Terry Mitropoulos says he may only have half a brain, but he is smart enough to know that the health system is not working properly. He tries to inspire people not to accept the fate that others place on them

Terry Mitropoulos says he may only have half a brain, but he is smart enough to know that the health system is not working properly. He tries to inspire people not to accept the fate that others place on them

Die Hard: Terry Mitropoulos was determined to improve herself. He would not go silent into the night. He would live on. He would be the best he could be

Die Hard: Terry Mitropoulos was determined to improve herself. He would not go silent into the night. He would live on. He would be the best he could be

Die Hard: Terry Mitropoulos was determined to improve herself. He would not go silent into the night. He would live on. He would be the best he could be

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While the staff were sympathetic, they told the destroyed father that their hands were tied.

& # 39; I was quite shocked and never knew after all that I was on a stopwatch & # 39 ;, Mr. Mitropoulos told Daily Mail Australia.

Nearly 200 km in his walk, the moment still touches what is left of some rough nerves in his body.

& # 39; I was very discouraged. Absolutely, I was really discouraged. If you are told that this is it and you are told that you will never walk again and you do your best to restore yourself – to be a father again and to be that loving husband, be that friend and even alone – for that to take away from you? & # 39; he said.

& # 39; Why would you do that? Why would you do that to a soul? You don't do things like that. Support the person – the person who really wants to make a difference in their lives. & # 39;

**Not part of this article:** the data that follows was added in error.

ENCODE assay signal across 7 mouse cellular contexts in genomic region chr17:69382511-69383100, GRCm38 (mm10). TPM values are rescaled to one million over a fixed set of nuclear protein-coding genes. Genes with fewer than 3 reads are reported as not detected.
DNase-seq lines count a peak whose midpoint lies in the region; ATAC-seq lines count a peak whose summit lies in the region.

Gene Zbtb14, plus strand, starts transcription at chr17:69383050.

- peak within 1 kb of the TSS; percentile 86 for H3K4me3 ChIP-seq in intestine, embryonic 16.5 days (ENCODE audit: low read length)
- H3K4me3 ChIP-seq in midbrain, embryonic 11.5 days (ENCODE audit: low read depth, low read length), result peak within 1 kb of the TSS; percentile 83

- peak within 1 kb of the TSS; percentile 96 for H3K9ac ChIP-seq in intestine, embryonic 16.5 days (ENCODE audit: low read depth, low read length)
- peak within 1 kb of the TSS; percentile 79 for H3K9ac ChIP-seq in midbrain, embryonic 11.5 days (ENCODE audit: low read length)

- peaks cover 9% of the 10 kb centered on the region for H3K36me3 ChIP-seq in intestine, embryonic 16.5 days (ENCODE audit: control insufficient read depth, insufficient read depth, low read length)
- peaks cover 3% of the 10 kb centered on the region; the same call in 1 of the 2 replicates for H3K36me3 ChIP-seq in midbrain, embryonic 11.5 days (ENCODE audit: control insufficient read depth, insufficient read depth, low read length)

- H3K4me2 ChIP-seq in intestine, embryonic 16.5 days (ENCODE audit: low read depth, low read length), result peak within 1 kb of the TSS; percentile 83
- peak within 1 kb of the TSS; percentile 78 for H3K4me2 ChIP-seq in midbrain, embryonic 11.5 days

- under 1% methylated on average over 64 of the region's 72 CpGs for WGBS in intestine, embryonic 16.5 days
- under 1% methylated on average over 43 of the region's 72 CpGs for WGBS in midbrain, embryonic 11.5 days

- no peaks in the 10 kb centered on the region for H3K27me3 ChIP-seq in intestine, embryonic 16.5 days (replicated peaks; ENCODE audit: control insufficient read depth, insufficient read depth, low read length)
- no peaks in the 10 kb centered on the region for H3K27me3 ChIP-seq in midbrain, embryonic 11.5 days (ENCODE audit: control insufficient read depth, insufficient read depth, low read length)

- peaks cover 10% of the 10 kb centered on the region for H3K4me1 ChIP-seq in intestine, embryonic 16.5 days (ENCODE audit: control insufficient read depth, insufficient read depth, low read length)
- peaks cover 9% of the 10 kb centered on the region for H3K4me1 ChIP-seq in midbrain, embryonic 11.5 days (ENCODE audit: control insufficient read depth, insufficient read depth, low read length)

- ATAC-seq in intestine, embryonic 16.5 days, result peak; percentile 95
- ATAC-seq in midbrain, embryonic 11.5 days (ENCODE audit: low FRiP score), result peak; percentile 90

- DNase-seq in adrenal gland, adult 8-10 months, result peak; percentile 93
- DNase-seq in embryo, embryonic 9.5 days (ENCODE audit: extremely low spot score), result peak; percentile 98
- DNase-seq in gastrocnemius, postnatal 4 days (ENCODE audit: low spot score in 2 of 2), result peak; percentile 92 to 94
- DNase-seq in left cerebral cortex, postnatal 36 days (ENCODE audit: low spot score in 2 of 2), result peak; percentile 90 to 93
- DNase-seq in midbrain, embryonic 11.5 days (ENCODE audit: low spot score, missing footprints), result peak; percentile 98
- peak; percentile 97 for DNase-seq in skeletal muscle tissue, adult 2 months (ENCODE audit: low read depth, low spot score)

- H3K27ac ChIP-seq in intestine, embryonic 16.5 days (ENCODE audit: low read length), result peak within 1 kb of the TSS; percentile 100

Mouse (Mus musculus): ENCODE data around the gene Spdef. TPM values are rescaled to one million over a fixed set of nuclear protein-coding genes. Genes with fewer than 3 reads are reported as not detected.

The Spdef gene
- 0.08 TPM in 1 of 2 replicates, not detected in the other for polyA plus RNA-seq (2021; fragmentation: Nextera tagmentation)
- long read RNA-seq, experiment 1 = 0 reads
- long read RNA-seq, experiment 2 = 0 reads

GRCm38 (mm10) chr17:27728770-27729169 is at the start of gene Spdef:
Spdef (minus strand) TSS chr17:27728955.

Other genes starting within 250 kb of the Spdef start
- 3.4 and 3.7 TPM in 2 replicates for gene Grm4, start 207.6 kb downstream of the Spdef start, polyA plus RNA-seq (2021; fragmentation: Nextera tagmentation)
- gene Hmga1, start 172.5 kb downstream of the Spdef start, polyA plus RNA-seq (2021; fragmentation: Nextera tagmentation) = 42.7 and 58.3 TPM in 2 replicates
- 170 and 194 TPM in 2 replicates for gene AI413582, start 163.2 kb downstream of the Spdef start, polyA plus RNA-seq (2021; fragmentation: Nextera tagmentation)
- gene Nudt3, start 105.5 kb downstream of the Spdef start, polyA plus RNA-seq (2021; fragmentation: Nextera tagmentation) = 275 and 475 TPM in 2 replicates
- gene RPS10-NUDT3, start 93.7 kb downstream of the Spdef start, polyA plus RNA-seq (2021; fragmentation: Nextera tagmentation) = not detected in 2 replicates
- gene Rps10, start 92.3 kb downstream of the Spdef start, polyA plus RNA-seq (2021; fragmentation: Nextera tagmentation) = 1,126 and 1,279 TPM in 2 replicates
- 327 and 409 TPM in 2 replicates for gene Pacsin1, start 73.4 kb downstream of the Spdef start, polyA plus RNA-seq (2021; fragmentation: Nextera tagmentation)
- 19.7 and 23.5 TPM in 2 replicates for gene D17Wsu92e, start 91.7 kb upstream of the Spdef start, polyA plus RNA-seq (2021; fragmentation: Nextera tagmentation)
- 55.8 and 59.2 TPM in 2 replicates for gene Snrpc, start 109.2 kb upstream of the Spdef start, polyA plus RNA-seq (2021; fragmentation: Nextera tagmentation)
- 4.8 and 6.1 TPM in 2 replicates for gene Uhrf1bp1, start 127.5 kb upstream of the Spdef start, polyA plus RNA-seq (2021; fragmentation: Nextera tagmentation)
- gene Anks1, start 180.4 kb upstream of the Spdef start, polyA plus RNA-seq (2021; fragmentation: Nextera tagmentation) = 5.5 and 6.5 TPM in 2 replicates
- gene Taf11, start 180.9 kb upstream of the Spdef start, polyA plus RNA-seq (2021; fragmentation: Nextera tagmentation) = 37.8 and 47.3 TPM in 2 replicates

Mr. Mitropoulos said he could have understood if he had not started treatment and had given up the game.

& # 39; There are many who give you everything and they don't appreciate it. But there are others, like myself, that all I wanted to do was to get back what I could be as well as possible, & he said.

Mitropoulos was sent home in a wheelchair and was determined to surround himself with people who believed in him.

The old fighting fan watched a documentary about an Australian boxer when he was inspired by the strength and conditioning coach of the hunter.

Mr. Mitropoulos did his homework and compiled a list of potential coaches.

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One stuck out.

Ben Siong had himself & # 39; the master of strengthening and conditioning & # 39; called.

& # 39; I said, "I'm going to test your champion," said Mr. Mitropoulos.

When asked what he wanted from his training, Mr. Mitropoulos did not hesitate.

& # 39; I know I will no longer be who I once was. But what I do know is that I can improve myself & # 39 ;, he told the trainer. & # 39; How far, I don't know. But what I do know: I'm going to improve myself. & # 39;

Terry Mitropoulos before his world crumbled around him. A brain tumor cut him off and a superug almost killed him. But it was Australia's health system that nearly broke him
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Terry Mitropoulos before his world crumbled around him. A brain tumor cut him off and a superug almost killed him. But it was Australia's health system that nearly broke him

Terry Mitropoulos before his world crumbled around him. A brain tumor cut him off and a superug almost killed him. But it was Australia's health system that nearly broke him

Terry Mitropoulos and his trainer Ben Siong worked out their guts to make him walk again. Siong believed that the father of two could do it and started making it happen

Terry Mitropoulos and his trainer Ben Siong worked out their guts to make him walk again. Siong believed that the father of two could do it and started making it happen

Terry Mitropoulos and his trainer Ben Siong worked out their guts to make him walk again. Siong believed that the father of two could do it and started making it happen

Terry Mitropoulos struggled to get better. But he always intended to get better. He says that the system that banned him from rehabilitation is managed by the book,